On July 16, 2013, the San Francisco Board of Supervisors approved amendments to the Maher Ordinance (SF Health Code Article 22A).  The Maher Ordinance, adopted in 1986, requires soil testing and remediation of contaminated soils prior to the issuance of a building or grading permit for property along the City’s Eastern Shoreline.  For building sites outside of the City’s Eastern Shoreline, testing for and remediation of contaminated soils and groundwater was still required, but on a case-by-case basis through CEQA documentation (EIR’s or mitigated negative declarations) and site specific mitigation measures.  The amended Maher Ordinance expands the geographic coverage of the ordinance to all properties throughout the City that the Department of Public Health (DPH) determines may cause a public health risk, and adds a groundwater testing requirement. 

Effect of Amendments

Under the new law, an applicant for any building or grading permit must conduct soil and groundwater testing if the permit involves the disturbance of at least 50 cubic yards of soil on (1) an area that may contain hazardous substances, (2) industrial zoned areas, (3) areas within 150 feet of elevated freeways, and (4) areas within 100 feet of underground storage tanks.  An owner must prepare a use history for the property and submit the findings to DPH for review.  DPH will also require remediation where the investigation indicates the presence of any hazardous materials.  Remediation, if required by DPH, must continue until completion of a final closure report prepared by an environmental consultant and issuance by DPH of a “No Further Action” letter.  Additionally, a seller or the seller’s agent involved in the sale or exchange of property subject to the amended Maher Ordinance must provide a summary of the new law to buyers.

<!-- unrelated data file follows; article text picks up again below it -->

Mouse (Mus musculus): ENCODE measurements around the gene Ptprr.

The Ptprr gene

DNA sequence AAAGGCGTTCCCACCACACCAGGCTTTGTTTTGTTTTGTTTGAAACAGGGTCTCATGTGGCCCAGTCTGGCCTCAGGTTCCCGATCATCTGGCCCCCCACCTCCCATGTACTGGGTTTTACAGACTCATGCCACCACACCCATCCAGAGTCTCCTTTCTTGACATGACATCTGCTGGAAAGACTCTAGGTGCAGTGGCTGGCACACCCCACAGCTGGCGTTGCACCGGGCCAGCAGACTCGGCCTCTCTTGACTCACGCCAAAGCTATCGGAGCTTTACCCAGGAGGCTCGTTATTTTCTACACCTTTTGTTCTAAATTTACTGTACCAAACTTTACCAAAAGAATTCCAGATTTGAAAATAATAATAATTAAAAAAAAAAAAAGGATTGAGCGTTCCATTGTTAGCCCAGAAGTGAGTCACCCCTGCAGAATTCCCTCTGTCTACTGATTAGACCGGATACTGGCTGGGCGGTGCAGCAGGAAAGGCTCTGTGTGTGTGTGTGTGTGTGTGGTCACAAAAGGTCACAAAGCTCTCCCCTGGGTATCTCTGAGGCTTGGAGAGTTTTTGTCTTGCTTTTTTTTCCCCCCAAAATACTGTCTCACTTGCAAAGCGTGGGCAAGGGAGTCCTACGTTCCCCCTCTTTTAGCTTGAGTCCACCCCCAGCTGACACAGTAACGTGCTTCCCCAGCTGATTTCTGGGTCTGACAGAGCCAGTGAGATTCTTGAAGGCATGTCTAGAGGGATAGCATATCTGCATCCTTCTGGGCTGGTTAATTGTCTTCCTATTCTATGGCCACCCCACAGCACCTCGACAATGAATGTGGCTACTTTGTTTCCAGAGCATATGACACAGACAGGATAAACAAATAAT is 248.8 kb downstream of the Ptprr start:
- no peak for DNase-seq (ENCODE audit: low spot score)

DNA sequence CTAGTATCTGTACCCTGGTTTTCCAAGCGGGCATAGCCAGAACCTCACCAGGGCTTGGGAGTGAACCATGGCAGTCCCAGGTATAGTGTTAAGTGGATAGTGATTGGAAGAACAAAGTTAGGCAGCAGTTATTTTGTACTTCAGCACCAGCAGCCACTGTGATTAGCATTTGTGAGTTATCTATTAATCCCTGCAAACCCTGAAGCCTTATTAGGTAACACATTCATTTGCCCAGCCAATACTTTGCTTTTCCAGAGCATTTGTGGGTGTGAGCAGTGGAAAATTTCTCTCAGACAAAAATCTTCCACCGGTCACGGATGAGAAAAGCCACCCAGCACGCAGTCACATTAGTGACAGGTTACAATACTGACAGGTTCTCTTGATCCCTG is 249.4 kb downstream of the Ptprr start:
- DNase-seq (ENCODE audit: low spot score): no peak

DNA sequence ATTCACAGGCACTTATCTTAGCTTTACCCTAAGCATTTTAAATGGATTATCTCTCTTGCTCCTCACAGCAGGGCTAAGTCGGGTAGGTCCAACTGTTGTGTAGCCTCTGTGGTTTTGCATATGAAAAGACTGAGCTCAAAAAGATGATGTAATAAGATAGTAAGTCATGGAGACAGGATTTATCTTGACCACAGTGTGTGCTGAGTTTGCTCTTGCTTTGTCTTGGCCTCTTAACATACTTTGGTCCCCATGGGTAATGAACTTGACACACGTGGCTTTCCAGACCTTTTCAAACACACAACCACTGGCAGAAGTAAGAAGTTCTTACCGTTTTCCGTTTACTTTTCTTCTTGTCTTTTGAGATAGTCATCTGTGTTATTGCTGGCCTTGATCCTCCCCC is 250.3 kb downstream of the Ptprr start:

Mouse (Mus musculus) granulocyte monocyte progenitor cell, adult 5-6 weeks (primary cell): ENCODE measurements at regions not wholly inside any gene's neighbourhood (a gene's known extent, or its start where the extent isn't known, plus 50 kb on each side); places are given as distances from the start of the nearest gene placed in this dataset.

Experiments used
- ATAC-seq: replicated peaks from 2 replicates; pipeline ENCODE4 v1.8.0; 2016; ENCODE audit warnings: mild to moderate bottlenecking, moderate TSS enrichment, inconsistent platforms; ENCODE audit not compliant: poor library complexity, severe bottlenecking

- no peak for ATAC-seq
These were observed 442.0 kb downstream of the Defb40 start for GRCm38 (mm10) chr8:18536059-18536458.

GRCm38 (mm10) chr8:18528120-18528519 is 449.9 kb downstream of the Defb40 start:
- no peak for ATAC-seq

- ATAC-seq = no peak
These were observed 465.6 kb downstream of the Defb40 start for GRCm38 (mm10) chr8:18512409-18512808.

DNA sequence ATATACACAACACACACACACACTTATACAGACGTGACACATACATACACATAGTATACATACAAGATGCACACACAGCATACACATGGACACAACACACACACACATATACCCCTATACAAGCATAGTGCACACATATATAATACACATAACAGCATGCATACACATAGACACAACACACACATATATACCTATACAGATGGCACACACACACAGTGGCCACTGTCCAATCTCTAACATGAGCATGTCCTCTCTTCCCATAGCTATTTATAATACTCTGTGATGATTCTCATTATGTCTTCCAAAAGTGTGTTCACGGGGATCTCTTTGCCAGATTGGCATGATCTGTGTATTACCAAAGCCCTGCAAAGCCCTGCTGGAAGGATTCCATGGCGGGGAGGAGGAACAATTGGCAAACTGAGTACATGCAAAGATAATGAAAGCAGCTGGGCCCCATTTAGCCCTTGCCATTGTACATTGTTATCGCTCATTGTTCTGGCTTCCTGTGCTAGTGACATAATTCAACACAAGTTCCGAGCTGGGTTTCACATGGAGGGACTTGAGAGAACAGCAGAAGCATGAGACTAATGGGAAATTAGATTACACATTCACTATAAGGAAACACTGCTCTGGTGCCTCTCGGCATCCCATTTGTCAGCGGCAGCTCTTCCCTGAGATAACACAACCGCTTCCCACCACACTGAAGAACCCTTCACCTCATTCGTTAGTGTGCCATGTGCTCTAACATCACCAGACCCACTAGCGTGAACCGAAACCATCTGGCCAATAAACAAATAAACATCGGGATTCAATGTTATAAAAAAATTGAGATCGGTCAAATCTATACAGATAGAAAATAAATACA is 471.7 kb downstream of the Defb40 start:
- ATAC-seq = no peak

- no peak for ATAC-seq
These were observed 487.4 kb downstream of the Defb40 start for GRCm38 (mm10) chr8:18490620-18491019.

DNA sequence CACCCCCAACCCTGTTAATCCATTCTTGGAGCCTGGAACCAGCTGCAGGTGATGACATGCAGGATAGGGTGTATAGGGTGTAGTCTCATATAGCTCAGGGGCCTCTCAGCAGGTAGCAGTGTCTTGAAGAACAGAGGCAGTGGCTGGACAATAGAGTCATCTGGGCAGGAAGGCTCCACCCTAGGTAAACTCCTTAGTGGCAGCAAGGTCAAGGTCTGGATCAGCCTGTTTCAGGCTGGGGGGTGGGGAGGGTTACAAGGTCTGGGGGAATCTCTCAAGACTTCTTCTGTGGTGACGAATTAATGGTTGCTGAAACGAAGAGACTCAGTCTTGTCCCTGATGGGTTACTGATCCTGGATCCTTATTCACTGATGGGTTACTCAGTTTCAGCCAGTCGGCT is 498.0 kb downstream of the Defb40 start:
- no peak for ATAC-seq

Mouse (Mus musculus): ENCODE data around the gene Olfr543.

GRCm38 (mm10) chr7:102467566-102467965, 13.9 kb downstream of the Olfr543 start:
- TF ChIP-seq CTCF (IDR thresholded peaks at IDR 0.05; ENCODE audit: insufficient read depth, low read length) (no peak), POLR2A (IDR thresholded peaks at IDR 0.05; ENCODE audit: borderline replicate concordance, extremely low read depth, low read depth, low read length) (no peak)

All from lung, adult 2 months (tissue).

CEQA Benefits to Property Owners and Developers

CEQA exemptions, pursuant to either a Community Plan Exemption tiering off of an area plan EIR, such as the 2008 Eastern Neighborhoods Plan EIR, or a categorical exemption for projects outside plan areas, were previously not available for projects located outside the City’s Eastern Shoreline that were determined to contain hazardous substances in soil or groundwater that required remediation.  Rather, Planning Department staff required mitigated negative declarations for such projects, a more cumbersome and time-consuming CEQA process than an exemption, even when hazardous soils or groundwater was the only significant environmental impact of the project and could be remediated.  The Maher Amendments have the effect of now authorizing the City to issue CEQA exemptions in cases where DPH requires soil or groundwater remediation because the remediation can be characterized as compliance with a mandatory regulation, rather than as a case-by-case mitigation measure, which disqualifies a project from an exemption determination. 

Accordingly, the Maher Amendments will streamline environmental review for projects whose only peculiar impact is associated with soils or groundwater contamination.  This should reduce the time and cost of CEQA review for a significant number of projects. 


In sum, the proposed Maher Amendments will ensure consistency between Article 22A and applicable building code requirements and will provide more consistency and certainty and fewer surprises for project applicants.  However, given the focus of the new law on the abatement of health risks, DPH may require additional remedial strategies, specifically in regard to protecting public health, that may be more cumbersome than those currently mandated.  With this in mind, developers may want to devise strategies for minimizing the health risks associated with soils and groundwater early in the entitlement process.